The main lobby with its new sea green look. I've said it before and I'll say it again -- I liked the old colors much better than these pallid shades. The couches are brand new, rather sadly, and are fairly comfortable and clean. They are a nice spot to take a break if you visit, although for some reason the openness of it bothers me. I feel like somebody is watching... (Muhahaha...)
 

A shot from the stairs leading up to the main building into the lobby. This shot clearly depicts the level of internal flooding that is currently occuring at The Pines. Said one correspondent, regarding his brief visit, "[You] could hear the sound of rushing water." That is obviously NOT good.
 

More of the lobby... from coming up near the registration desk.
 

Facing the elevator, in this shot of the main lobby, you can see the stores that were built during the 1996 renovations. These stores used to be near the stairs leading up to the main building, but were moved to the main lobby and the underground passageway that used to be the game room. It's too bad they got rid of all those video games, because I remember as a kid I would just want to dump quarter after quarter into those machines.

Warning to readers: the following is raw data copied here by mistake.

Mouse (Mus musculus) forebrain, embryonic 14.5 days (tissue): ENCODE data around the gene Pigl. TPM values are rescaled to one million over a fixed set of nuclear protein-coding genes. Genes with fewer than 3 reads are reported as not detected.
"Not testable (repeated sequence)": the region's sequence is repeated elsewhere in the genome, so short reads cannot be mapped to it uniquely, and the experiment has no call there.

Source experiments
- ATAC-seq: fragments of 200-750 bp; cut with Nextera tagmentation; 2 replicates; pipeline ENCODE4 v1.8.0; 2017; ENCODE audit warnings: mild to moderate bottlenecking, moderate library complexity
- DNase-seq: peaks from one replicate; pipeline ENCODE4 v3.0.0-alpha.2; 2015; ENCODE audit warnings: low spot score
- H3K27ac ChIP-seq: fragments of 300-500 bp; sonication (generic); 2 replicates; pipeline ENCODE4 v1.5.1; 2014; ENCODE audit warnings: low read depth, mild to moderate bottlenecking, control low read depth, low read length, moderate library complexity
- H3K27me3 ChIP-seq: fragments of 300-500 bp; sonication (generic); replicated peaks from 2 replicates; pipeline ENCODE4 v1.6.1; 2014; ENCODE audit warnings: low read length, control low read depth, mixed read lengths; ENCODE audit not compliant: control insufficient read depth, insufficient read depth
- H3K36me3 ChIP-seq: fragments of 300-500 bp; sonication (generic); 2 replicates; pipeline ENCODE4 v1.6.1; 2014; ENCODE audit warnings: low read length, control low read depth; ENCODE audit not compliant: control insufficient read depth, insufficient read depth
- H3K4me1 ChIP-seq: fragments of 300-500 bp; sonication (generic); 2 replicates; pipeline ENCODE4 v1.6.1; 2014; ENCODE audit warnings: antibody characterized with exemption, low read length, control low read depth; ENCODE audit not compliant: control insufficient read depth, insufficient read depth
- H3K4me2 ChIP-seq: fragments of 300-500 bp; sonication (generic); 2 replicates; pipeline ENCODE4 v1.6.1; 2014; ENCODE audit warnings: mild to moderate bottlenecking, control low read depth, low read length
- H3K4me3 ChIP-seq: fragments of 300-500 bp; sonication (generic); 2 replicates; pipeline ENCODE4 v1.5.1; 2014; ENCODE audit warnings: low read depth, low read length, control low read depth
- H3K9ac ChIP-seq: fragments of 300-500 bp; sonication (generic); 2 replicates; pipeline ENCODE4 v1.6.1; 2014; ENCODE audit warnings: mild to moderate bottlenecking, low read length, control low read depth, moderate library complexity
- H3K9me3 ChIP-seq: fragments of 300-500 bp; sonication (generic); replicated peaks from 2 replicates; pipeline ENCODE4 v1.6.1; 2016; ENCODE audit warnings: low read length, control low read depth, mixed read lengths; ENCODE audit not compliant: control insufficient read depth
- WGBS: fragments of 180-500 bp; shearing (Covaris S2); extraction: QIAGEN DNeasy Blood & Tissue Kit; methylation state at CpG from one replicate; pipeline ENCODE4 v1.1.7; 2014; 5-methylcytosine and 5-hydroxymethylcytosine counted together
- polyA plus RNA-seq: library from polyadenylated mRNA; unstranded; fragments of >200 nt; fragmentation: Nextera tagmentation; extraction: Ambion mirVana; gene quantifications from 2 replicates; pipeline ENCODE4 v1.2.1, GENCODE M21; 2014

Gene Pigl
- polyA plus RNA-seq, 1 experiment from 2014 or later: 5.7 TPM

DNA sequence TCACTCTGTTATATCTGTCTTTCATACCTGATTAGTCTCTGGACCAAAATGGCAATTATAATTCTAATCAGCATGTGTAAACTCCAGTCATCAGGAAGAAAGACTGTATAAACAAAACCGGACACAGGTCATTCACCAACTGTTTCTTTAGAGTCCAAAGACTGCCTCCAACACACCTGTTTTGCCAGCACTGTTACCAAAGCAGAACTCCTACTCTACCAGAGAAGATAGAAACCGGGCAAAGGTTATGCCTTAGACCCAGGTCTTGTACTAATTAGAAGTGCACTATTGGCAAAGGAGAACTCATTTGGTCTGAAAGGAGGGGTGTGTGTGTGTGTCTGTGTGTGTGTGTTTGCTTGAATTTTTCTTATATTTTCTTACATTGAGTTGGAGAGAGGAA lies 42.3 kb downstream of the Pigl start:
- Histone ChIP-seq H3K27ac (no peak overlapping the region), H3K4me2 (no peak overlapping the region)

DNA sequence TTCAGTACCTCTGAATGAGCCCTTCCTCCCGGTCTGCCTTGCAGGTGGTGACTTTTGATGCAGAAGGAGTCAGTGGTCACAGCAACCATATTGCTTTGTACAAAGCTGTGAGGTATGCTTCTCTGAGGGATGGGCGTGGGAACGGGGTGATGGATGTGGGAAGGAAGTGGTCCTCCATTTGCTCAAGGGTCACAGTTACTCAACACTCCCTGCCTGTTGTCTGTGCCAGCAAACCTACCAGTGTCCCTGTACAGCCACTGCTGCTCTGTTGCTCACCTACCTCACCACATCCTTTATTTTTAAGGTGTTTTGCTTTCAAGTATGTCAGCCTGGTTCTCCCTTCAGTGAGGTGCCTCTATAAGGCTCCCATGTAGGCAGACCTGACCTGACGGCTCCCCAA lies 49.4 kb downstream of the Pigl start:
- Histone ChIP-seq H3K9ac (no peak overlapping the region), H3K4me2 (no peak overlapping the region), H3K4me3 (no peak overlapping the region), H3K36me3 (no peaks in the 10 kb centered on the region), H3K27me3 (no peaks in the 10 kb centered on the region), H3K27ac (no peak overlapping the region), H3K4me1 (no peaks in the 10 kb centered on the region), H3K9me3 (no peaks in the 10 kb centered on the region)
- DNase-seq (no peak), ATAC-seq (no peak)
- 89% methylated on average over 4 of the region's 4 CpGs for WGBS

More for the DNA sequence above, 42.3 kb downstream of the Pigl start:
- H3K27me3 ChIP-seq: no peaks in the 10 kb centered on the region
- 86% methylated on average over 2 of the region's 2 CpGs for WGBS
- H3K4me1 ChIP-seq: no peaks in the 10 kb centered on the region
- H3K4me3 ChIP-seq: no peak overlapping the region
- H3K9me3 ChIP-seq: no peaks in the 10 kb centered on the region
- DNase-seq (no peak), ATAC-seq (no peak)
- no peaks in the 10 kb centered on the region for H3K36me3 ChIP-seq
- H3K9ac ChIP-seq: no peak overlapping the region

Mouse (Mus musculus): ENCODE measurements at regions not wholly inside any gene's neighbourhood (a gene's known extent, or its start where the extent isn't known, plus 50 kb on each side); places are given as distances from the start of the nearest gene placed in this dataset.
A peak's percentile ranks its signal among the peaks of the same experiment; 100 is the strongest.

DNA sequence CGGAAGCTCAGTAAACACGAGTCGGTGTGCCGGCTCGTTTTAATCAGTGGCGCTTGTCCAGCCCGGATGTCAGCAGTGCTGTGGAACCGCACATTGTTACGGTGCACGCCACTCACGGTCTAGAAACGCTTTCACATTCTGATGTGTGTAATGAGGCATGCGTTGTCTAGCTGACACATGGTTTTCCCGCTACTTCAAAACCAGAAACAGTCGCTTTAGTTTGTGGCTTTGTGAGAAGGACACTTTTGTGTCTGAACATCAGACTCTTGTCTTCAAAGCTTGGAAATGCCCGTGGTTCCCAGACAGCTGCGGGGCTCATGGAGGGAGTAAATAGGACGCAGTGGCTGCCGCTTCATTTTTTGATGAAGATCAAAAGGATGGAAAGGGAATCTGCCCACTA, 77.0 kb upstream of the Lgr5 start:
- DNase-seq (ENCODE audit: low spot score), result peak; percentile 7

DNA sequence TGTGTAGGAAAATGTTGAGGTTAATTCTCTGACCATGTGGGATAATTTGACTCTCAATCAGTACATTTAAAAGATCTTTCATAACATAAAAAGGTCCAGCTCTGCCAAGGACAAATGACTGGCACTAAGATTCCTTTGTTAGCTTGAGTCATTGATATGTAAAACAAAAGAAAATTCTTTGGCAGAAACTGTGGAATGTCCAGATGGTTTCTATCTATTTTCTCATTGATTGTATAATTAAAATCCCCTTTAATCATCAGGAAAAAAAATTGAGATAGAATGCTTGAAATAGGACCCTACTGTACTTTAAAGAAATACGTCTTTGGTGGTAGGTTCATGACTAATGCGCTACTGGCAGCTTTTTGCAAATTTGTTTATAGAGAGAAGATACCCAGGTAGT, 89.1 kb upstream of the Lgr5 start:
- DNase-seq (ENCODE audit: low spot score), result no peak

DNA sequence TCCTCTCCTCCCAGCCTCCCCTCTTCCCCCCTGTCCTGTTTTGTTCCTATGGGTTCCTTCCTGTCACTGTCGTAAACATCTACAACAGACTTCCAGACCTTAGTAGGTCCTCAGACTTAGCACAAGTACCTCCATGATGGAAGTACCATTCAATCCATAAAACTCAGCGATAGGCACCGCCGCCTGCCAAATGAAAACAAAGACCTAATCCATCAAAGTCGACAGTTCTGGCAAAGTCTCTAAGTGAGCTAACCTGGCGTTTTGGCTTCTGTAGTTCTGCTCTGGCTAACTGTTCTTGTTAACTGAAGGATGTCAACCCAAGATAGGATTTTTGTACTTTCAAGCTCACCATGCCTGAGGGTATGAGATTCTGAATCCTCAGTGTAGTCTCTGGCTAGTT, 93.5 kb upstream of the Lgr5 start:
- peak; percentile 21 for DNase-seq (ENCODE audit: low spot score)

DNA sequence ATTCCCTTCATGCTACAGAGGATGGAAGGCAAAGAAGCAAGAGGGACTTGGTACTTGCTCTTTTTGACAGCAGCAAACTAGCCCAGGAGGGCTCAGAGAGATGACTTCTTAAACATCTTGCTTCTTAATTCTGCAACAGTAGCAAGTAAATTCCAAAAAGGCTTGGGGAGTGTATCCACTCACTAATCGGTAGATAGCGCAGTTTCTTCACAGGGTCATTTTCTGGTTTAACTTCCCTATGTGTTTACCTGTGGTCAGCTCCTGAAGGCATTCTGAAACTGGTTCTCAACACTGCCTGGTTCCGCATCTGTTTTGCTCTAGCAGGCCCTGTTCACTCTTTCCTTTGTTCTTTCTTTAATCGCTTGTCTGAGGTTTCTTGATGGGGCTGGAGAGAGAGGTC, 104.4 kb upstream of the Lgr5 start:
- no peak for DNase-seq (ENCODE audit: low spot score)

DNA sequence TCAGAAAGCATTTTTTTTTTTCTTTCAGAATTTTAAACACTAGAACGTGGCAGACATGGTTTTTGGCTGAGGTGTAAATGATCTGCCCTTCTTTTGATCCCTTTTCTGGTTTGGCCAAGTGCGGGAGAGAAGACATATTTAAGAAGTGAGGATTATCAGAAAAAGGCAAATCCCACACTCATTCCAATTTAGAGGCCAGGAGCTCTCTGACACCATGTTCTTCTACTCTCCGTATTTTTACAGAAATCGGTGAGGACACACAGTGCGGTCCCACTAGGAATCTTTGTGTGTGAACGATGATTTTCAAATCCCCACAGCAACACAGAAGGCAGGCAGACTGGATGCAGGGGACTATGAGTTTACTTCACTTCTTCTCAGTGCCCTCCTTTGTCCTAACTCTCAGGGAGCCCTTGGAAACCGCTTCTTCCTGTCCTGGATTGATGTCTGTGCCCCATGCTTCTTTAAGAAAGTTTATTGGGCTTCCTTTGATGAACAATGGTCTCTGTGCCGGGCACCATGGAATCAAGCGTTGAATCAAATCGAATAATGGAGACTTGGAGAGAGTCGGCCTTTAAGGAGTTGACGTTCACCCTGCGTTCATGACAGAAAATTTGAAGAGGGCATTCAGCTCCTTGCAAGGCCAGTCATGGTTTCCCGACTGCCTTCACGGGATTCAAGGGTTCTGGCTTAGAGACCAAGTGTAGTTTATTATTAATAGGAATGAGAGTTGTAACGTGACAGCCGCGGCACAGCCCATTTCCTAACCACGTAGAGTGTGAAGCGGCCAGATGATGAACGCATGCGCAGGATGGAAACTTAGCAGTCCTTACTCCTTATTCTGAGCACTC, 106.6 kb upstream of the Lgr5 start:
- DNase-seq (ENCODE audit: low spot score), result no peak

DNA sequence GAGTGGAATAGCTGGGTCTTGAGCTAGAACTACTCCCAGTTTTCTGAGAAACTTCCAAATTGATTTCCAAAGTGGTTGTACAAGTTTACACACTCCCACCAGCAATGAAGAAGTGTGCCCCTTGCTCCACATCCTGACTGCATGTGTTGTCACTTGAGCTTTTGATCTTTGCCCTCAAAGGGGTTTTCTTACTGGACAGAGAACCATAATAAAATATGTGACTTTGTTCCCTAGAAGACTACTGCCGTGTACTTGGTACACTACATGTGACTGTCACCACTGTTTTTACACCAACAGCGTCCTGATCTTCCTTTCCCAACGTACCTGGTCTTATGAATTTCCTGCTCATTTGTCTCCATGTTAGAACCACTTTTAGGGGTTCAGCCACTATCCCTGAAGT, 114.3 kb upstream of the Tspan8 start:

This is the main office, where the hotel was administered from. One rather interesting thing about the drought this year is that the floods in the hotel have mostly cleared up, but a few select areas are still quite inundated. Once again, this area's appearance changes when people visit because visitors seem to like to take souvenirs from this area especially, since so much stuff from this area is branded with the corporate logo.
 

The Persian Room, pre-closing. Notice the sheer number of chairs that filled the place. Now imagine if the tables and chairs were gone and a standing room event were to be held. It would be quite a party...
 

This is the front desk where guests used to register, check in, and receive their keys and itineraries for the first day. One quick way to gauge how many people have visited since your last visit is the state of this area of the hotel. Many of the "guests" since the closing of the hotel have selected this area as their point of ingress, and therefore leave quite a mess usually. Even I have, and my personal stories will be posted on this site eventually.